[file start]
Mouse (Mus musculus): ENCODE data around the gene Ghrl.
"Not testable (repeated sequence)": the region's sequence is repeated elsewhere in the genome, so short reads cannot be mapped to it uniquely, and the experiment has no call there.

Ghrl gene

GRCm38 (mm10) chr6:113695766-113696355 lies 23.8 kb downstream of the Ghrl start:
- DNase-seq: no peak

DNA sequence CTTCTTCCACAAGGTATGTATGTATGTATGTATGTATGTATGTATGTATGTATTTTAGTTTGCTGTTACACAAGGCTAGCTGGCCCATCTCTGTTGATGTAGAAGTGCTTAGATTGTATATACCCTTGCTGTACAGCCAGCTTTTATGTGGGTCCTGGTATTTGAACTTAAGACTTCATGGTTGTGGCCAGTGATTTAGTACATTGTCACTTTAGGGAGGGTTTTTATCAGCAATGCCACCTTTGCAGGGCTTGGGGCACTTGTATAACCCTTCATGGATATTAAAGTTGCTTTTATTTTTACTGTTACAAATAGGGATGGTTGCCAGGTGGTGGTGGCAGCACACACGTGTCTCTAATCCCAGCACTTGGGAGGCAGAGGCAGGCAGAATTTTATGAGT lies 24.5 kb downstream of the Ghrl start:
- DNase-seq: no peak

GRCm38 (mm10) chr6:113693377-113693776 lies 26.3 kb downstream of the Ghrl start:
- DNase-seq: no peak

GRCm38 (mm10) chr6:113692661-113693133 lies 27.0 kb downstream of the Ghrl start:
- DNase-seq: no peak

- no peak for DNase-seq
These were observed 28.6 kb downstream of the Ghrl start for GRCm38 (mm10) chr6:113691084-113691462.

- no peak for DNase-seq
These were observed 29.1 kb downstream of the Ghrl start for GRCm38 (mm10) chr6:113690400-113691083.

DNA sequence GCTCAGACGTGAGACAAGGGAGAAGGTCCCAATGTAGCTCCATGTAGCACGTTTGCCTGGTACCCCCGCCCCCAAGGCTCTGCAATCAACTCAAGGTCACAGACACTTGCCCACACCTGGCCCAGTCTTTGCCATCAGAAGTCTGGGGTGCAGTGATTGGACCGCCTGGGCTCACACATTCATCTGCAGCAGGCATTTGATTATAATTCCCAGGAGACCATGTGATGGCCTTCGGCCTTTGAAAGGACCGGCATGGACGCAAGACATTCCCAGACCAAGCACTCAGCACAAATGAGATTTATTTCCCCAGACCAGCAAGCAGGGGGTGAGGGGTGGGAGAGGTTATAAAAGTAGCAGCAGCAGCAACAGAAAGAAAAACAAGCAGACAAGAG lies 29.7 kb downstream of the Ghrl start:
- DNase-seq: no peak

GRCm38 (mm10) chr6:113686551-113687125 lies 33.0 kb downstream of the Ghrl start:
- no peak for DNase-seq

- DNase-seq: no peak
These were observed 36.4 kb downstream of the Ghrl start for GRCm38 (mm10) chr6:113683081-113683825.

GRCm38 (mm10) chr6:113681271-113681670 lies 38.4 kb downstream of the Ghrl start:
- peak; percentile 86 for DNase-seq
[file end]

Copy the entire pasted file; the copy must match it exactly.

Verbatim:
Mouse (Mus musculus): ENCODE data around the gene Ghrl.
"Not testable (repeated sequence)": the region's sequence is repeated elsewhere in the genome, so short reads cannot be mapped to it uniquely, and the experiment has no call there.

Ghrl gene

GRCm38 (mm10) chr6:113695766-113696355 lies 23.8 kb downstream of the Ghrl start:
- DNase-seq: no peak

DNA sequence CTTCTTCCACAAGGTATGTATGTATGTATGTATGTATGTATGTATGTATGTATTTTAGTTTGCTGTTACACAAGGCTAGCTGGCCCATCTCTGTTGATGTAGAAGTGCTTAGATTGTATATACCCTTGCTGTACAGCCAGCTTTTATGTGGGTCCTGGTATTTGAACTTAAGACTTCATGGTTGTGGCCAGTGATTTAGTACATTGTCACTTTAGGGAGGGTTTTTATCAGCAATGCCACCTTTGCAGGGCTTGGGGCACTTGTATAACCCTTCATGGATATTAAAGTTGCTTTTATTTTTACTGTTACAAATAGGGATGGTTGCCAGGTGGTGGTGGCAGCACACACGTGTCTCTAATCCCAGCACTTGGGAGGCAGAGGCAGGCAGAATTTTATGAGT lies 24.5 kb downstream of the Ghrl start:
- DNase-seq: no peak

GRCm38 (mm10) chr6:113693377-113693776 lies 26.3 kb downstream of the Ghrl start:
- DNase-seq: no peak

GRCm38 (mm10) chr6:113692661-113693133 lies 27.0 kb downstream of the Ghrl start:
- DNase-seq: no peak

- no peak for DNase-seq
These were observed 28.6 kb downstream of the Ghrl start for GRCm38 (mm10) chr6:113691084-113691462.

- no peak for DNase-seq
These were observed 29.1 kb downstream of the Ghrl start for GRCm38 (mm10) chr6:113690400-113691083.

DNA sequence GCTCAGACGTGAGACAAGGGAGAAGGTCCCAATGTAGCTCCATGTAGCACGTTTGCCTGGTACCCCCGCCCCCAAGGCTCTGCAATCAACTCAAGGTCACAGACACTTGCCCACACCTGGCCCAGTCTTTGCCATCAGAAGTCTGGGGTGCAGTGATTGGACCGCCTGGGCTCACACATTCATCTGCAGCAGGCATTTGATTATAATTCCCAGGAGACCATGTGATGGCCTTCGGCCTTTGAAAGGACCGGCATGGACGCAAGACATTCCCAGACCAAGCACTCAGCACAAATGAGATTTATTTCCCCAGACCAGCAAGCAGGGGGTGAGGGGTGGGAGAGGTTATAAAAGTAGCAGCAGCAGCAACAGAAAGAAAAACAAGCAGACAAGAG lies 29.7 kb downstream of the Ghrl start:
- DNase-seq: no peak

GRCm38 (mm10) chr6:113686551-113687125 lies 33.0 kb downstream of the Ghrl start:
- no peak for DNase-seq

- DNase-seq: no peak
These were observed 36.4 kb downstream of the Ghrl start for GRCm38 (mm10) chr6:113683081-113683825.

GRCm38 (mm10) chr6:113681271-113681670 lies 38.4 kb downstream of the Ghrl start:
- peak; percentile 86 for DNase-seq